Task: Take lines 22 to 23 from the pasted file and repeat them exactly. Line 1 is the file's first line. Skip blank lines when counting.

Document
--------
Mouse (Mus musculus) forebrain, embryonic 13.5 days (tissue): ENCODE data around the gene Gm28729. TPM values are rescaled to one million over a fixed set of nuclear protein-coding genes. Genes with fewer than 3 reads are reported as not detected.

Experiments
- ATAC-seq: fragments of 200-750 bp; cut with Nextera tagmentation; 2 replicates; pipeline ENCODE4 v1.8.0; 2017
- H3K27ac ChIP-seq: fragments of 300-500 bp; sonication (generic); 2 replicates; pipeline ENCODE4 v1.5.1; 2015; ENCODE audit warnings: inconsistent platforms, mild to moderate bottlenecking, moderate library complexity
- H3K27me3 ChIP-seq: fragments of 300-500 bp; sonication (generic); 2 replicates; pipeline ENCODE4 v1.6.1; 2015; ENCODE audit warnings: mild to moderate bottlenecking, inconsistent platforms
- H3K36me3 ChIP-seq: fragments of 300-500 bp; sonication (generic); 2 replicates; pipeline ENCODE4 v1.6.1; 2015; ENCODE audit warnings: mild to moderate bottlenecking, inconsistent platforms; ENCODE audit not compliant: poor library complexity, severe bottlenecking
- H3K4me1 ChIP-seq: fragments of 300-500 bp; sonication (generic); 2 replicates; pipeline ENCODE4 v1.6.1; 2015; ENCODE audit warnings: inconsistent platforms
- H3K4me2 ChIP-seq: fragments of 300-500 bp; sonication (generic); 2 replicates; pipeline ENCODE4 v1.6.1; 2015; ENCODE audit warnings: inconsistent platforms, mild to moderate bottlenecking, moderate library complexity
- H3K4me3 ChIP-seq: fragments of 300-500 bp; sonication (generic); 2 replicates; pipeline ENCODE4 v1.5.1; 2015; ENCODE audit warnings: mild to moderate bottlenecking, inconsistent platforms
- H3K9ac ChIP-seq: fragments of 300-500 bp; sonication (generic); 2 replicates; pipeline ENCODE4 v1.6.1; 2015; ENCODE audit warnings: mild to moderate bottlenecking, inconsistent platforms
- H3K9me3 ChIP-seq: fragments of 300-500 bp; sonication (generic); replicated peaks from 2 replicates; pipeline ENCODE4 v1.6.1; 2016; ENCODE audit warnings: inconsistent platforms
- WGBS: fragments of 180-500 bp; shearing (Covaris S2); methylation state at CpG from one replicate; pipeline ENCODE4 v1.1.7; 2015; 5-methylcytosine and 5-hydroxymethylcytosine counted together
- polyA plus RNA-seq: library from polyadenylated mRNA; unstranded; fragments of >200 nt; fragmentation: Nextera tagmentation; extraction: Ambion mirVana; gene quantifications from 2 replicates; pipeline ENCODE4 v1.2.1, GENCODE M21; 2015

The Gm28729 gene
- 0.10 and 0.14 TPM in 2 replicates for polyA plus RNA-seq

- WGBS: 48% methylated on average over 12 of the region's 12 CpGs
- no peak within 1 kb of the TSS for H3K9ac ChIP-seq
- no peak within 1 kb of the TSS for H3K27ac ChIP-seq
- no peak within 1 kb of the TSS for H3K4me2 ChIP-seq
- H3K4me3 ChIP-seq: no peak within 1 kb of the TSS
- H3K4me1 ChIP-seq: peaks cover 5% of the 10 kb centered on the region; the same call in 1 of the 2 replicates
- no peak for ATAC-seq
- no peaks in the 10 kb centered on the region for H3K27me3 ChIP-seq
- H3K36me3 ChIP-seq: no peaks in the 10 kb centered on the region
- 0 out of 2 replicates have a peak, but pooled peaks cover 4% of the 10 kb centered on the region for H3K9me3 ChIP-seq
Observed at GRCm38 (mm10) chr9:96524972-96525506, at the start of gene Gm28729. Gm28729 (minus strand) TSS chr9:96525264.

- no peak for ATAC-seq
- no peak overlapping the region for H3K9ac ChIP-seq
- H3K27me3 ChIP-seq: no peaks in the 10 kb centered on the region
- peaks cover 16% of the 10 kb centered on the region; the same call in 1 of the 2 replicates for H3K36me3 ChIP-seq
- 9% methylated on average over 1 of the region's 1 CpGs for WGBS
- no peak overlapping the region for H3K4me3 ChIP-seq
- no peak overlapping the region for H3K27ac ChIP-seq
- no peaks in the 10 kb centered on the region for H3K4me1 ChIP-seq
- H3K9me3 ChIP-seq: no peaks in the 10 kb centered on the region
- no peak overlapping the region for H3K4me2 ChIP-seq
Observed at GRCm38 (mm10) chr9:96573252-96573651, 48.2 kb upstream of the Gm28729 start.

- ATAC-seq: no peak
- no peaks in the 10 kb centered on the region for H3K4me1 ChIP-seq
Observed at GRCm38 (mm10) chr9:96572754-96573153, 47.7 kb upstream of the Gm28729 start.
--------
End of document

- no peak for ATAC-seq
- no peaks in the 10 kb centered on the region for H3K27me3 ChIP-seq